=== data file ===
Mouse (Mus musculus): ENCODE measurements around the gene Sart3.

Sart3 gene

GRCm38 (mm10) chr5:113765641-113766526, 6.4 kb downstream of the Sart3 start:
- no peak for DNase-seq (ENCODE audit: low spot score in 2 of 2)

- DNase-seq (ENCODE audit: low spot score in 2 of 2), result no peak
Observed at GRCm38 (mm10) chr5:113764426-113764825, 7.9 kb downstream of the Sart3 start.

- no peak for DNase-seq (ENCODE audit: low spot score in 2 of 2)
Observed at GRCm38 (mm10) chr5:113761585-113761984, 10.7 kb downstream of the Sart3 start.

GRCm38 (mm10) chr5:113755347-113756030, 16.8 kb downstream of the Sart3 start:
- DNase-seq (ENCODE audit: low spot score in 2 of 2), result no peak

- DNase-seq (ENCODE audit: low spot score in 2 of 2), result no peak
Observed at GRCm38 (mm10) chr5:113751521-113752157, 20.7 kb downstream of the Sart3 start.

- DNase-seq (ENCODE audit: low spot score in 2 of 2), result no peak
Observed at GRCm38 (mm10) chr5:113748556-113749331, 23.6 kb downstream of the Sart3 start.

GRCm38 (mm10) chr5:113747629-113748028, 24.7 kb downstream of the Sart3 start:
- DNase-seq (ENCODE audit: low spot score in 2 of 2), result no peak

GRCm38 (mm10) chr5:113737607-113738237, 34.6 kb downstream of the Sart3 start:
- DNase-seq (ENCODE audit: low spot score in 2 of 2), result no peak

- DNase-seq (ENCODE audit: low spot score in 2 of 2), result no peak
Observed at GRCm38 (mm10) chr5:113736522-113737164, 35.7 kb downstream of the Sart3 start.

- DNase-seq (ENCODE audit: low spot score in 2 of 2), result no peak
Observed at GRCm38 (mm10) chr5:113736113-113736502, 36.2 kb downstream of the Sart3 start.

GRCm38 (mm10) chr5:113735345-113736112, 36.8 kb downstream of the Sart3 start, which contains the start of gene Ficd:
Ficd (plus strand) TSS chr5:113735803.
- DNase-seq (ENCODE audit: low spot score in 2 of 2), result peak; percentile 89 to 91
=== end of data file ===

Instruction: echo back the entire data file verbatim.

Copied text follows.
Mouse (Mus musculus): ENCODE measurements around the gene Sart3.

Sart3 gene

GRCm38 (mm10) chr5:113765641-113766526, 6.4 kb downstream of the Sart3 start:
- no peak for DNase-seq (ENCODE audit: low spot score in 2 of 2)

- DNase-seq (ENCODE audit: low spot score in 2 of 2), result no peak
Observed at GRCm38 (mm10) chr5:113764426-113764825, 7.9 kb downstream of the Sart3 start.

- no peak for DNase-seq (ENCODE audit: low spot score in 2 of 2)
Observed at GRCm38 (mm10) chr5:113761585-113761984, 10.7 kb downstream of the Sart3 start.

GRCm38 (mm10) chr5:113755347-113756030, 16.8 kb downstream of the Sart3 start:
- DNase-seq (ENCODE audit: low spot score in 2 of 2), result no peak

- DNase-seq (ENCODE audit: low spot score in 2 of 2), result no peak
Observed at GRCm38 (mm10) chr5:113751521-113752157, 20.7 kb downstream of the Sart3 start.

- DNase-seq (ENCODE audit: low spot score in 2 of 2), result no peak
Observed at GRCm38 (mm10) chr5:113748556-113749331, 23.6 kb downstream of the Sart3 start.

GRCm38 (mm10) chr5:113747629-113748028, 24.7 kb downstream of the Sart3 start:
- DNase-seq (ENCODE audit: low spot score in 2 of 2), result no peak

GRCm38 (mm10) chr5:113737607-113738237, 34.6 kb downstream of the Sart3 start:
- DNase-seq (ENCODE audit: low spot score in 2 of 2), result no peak

- DNase-seq (ENCODE audit: low spot score in 2 of 2), result no peak
Observed at GRCm38 (mm10) chr5:113736522-113737164, 35.7 kb downstream of the Sart3 start.

- DNase-seq (ENCODE audit: low spot score in 2 of 2), result no peak
Observed at GRCm38 (mm10) chr5:113736113-113736502, 36.2 kb downstream of the Sart3 start.

GRCm38 (mm10) chr5:113735345-113736112, 36.8 kb downstream of the Sart3 start, which contains the start of gene Ficd:
Ficd (plus strand) TSS chr5:113735803.
- DNase-seq (ENCODE audit: low spot score in 2 of 2), result peak; percentile 89 to 91